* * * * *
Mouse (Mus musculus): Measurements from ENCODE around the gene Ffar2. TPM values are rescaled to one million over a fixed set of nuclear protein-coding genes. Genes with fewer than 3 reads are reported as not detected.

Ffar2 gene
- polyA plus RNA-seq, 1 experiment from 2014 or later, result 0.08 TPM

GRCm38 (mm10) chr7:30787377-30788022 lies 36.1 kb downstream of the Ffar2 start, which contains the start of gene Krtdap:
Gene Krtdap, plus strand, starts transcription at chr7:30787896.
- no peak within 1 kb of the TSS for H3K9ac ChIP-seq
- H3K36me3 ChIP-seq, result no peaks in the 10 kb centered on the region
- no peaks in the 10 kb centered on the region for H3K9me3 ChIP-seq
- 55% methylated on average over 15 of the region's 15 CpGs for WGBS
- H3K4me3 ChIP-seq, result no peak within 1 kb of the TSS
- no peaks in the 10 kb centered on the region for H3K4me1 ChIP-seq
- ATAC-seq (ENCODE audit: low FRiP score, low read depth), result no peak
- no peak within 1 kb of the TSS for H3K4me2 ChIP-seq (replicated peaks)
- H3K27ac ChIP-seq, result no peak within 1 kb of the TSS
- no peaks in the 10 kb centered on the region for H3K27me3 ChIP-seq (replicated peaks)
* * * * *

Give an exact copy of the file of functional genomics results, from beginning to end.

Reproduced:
Mouse (Mus musculus): Measurements from ENCODE around the gene Ffar2. TPM values are rescaled to one million over a fixed set of nuclear protein-coding genes. Genes with fewer than 3 reads are reported as not detected.

Ffar2 gene
- polyA plus RNA-seq, 1 experiment from 2014 or later, result 0.08 TPM

GRCm38 (mm10) chr7:30787377-30788022 lies 36.1 kb downstream of the Ffar2 start, which contains the start of gene Krtdap:
Gene Krtdap, plus strand, starts transcription at chr7:30787896.
- no peak within 1 kb of the TSS for H3K9ac ChIP-seq
- H3K36me3 ChIP-seq, result no peaks in the 10 kb centered on the region
- no peaks in the 10 kb centered on the region for H3K9me3 ChIP-seq
- 55% methylated on average over 15 of the region's 15 CpGs for WGBS
- H3K4me3 ChIP-seq, result no peak within 1 kb of the TSS
- no peaks in the 10 kb centered on the region for H3K4me1 ChIP-seq
- ATAC-seq (ENCODE audit: low FRiP score, low read depth), result no peak
- no peak within 1 kb of the TSS for H3K4me2 ChIP-seq (replicated peaks)
- H3K27ac ChIP-seq, result no peak within 1 kb of the TSS
- no peaks in the 10 kb centered on the region for H3K27me3 ChIP-seq (replicated peaks)